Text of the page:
TRENTON, N.J. (AP) — Criticism started coming in like fastballs Wednesday over New Jersey Gov. Chris Christie's use of a state helicopter to fly him and his wife to his son's high school baseball game.
Christie, a former federal prosecutor who has been courted to run for president because of his get-tough approach to state spending, and wife Mary Pat arrived just before the game between Delbarton High School and St. Joseph's of Montvale in Montvale on Tuesday night.
The pair stepped off the helicopter and into a car waiting nearby, which drove them 100 yards to the baseball field.
Flanked by state police troopers, the Christies watched the game from the stands until the fifth inning. Play was stopped briefly while the helicopter took off.
The governor's oldest son, Andrew, attends Delbarton, a private Catholic prep school, where he plays catcher — a position Christie also played in high school.
Christie spokesman Michael Drewniak said there was nothing inappropriate or illegal about the governor's use of the helicopter, which he said is relied on only when Christie's schedule demands it.
The Republican governor has heightened his national profile by fighting runaway spending by even the smallest state agencies and by calling for shared sacrifice by all public employees. He has issued nearly two dozen vetoes of spending by state authorities — some for less than $1,000.
"Gov. Christie obviously doesn't include himself in his hollow call for shared sacrifice," Assemblyman Paul Moriarty, D-Turnersville, said as he called on the governor to publicly detail his use of state police helicopters and reimburse the taxpayers for all costs associated with personal and political trips.
"Gov. Christie must learn that taxpayers cannot afford his helicopter joyrides," Moriarty said.
"It's inappropriate," said state Democratic Party chairman John Wisniewski. "The only thing I can think of is that he wanted to look presidential flying in. It's his version of Marine One."
The governor had no public schedule Tuesday but had a dinner meeting later at the governor's mansion in Princeton with a delegation of Iowans who tried — unsuccessfully — to persuade him to run for president.
"It is a means of transportation that is occasionally used as the schedule demands," Drewniak said, declining to give specifics. "This has historically been the case in prior administrations as well, and we continue to be judicious in limiting its use."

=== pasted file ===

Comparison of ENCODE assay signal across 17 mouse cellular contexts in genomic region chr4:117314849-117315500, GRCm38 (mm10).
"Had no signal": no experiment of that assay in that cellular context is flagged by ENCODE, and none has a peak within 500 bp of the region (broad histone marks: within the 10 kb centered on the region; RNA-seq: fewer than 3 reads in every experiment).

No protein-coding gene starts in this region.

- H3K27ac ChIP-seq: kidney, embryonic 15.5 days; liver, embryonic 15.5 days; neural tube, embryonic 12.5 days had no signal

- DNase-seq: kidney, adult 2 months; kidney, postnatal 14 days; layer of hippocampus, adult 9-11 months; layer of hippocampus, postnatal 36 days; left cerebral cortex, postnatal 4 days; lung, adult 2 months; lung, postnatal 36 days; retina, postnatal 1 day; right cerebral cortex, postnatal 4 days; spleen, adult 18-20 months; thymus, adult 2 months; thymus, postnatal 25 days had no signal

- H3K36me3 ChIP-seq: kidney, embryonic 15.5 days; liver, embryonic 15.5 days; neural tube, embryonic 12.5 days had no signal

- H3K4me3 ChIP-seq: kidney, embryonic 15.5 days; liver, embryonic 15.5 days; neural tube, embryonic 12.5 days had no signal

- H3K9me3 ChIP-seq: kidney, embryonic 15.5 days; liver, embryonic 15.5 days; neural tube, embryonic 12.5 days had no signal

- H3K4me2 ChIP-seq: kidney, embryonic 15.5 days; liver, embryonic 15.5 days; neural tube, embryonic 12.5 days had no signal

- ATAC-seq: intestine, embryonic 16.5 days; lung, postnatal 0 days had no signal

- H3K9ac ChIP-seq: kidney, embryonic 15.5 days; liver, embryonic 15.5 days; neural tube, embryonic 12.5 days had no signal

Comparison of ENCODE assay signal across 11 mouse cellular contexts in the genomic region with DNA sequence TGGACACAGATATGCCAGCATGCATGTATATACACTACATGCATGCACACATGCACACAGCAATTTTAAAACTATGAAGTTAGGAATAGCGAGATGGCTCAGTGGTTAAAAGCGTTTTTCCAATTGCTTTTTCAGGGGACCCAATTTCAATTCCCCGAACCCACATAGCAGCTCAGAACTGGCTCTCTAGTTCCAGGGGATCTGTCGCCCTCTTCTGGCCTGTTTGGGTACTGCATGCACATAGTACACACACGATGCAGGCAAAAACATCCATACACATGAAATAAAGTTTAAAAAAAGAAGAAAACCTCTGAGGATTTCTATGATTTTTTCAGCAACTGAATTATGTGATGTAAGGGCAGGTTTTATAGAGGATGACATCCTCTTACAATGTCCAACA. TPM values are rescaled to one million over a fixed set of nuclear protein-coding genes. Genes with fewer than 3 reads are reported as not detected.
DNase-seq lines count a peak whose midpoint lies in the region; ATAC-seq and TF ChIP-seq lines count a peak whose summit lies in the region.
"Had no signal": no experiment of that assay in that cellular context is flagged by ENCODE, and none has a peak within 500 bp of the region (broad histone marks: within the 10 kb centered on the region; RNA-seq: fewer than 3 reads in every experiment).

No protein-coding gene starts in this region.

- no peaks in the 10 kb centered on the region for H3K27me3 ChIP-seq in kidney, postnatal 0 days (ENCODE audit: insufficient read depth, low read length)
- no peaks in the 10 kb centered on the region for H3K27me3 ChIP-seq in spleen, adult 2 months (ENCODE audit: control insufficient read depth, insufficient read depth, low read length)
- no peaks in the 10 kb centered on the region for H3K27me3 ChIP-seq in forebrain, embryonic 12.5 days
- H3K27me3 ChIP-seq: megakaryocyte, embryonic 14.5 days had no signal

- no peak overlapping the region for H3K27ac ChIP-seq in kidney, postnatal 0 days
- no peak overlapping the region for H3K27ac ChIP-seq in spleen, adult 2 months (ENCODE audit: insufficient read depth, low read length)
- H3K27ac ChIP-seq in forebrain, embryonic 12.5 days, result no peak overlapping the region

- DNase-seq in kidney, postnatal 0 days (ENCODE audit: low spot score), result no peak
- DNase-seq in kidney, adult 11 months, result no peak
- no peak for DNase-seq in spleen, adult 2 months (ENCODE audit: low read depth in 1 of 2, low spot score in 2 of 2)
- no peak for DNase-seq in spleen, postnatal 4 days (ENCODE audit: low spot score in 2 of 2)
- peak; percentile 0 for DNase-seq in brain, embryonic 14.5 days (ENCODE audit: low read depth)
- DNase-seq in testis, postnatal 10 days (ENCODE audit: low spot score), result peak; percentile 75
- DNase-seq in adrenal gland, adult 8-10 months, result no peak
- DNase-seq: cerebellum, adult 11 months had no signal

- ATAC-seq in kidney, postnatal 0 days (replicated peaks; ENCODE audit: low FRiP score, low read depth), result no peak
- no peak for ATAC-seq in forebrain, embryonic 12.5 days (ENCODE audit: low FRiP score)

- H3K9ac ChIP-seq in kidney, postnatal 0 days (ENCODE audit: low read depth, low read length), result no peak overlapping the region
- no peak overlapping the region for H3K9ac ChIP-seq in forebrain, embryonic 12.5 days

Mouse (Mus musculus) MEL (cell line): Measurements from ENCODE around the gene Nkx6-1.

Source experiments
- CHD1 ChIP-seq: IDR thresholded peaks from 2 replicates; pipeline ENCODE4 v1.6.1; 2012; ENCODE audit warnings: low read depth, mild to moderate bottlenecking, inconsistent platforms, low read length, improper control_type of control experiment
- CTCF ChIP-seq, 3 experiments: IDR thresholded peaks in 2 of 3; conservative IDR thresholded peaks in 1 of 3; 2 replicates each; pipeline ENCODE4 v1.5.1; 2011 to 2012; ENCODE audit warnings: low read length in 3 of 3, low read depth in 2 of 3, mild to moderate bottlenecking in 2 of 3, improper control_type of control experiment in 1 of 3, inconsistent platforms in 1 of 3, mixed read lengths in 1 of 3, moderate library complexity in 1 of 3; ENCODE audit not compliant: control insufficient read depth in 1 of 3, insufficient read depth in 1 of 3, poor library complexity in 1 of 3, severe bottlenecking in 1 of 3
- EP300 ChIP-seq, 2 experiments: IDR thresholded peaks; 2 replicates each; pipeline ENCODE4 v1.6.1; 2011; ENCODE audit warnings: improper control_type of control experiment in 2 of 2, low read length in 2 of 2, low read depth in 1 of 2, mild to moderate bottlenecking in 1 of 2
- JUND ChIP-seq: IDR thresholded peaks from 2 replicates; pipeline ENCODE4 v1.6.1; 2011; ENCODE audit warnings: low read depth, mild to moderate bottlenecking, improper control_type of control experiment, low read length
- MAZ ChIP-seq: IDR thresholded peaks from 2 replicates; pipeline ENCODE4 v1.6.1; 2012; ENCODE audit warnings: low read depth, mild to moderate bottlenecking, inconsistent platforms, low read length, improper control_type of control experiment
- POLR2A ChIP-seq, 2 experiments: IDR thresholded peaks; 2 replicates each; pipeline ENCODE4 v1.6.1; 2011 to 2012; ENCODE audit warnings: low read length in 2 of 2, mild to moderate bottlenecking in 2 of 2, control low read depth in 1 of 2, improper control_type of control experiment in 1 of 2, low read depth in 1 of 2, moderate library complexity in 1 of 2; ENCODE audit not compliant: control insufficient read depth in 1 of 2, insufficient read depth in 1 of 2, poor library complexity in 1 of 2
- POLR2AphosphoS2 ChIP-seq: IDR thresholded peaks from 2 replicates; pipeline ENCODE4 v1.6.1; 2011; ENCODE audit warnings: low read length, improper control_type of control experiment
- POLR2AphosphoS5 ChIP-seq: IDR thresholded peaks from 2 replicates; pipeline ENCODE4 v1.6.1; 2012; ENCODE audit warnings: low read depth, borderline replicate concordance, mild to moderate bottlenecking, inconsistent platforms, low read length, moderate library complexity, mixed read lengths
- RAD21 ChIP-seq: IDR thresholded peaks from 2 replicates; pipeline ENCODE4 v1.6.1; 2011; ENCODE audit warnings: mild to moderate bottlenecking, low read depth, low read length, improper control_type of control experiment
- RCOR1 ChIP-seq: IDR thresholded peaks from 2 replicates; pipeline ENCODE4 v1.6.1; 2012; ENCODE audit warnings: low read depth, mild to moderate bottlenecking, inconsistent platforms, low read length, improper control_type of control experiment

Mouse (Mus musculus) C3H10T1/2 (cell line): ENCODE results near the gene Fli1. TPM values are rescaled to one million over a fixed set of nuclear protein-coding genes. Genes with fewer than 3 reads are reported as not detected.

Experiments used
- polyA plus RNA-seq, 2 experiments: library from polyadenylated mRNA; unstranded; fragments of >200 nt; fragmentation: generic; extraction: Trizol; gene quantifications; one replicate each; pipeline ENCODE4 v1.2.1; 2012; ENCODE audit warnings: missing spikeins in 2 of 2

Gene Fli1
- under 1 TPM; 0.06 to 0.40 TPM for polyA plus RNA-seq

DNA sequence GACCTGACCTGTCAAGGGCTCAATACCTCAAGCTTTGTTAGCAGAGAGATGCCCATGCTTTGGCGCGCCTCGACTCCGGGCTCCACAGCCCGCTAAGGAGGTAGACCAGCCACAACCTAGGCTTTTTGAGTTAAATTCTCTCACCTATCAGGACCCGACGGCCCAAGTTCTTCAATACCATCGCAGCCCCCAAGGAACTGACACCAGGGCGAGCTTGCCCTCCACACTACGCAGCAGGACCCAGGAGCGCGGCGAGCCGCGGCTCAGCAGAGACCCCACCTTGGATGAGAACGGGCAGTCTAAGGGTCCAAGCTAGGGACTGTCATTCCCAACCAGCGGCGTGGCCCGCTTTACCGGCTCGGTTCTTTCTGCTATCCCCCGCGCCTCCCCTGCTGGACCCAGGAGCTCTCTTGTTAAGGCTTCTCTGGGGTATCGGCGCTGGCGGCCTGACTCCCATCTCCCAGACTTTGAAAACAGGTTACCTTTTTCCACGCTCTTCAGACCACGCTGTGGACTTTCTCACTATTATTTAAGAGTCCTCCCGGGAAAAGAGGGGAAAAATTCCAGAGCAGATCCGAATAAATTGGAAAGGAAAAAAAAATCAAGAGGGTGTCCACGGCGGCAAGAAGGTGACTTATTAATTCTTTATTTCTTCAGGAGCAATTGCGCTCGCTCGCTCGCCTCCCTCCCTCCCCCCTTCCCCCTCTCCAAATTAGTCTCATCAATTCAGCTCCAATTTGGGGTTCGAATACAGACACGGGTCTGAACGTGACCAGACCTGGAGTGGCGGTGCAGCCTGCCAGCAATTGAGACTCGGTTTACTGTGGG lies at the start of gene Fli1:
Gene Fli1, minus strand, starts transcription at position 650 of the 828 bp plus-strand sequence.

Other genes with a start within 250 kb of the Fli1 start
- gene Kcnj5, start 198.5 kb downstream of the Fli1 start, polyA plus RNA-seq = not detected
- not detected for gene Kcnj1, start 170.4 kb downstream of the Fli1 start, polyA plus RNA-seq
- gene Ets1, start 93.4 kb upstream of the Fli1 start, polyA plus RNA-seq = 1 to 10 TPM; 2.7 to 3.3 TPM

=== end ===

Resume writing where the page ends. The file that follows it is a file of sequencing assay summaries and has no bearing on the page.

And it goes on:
Drewniak declined to release the governor's schedule for Tuesday or say where Christie was coming from when he arrived at the game.
"The governor gets EPU (executive protection unit) coverage every day to and from Trenton or anywhere he travels on government or personal time, 24 hours a day," he said.
Paul Loriquet, a spokesman for state Attorney General Office, said that as the state executive, Christie can use the helicopter "at any time for any purpose." When asked if Christie must reimburse the state for personal use, Loriquet said: "That's for the governor's office to answer."
Other governors have been criticized for their use of helicopters. During her successful 1993 gubernatorial campaign, Christie Whitman criticized Gov. Jim Florio's use of a state helicopter, while Gov. James E. McGreevey was criticized for using a state helicopter to take 14 non-governmental trips.
The Democratic State Committee reimbursed the state $18,200 on McGreevey's behalf.
At that time, Republicans were quick to accuse McGreevey of abusing perks.
GOP Sen. Joseph M. Kyrillos, a close friend of Christie's and the chair of his campaign, called on McGreevey to make all of his travel and entertainment expenses public.
"The people of New Jersey should not have to wait for another news story for the McGreevey administration to take responsibility for abusing taxpayer dollars during a state budget crisis," Kyrillos said in 2002.
After Gov. Jon Corzine nearly died in an auto accident on the Garden State Parkway, a special commission recommended governors use helicopters more often as a safety concern. But Corzine, a multimillionaire, rented private helicopters for personal use.
Renting private choppers doesn't come cheap. HeliFlite, based in Newark, charges roughly $4,650 per hour before any potential discounts are applied that could bring the price under $4,000.
Jeff Tittel of the New Jersey Sierra Club said that it can make sense for governors to use helicopters on long haul business trips over gas-guzzling SUVs.
"If you have an event in Cape May and then Princeton, it makes sense," he said, "but I'm talking about official state business, I'm not talking about going to a baseball game."
Wayne Parry in Atlantic City contributed to this story.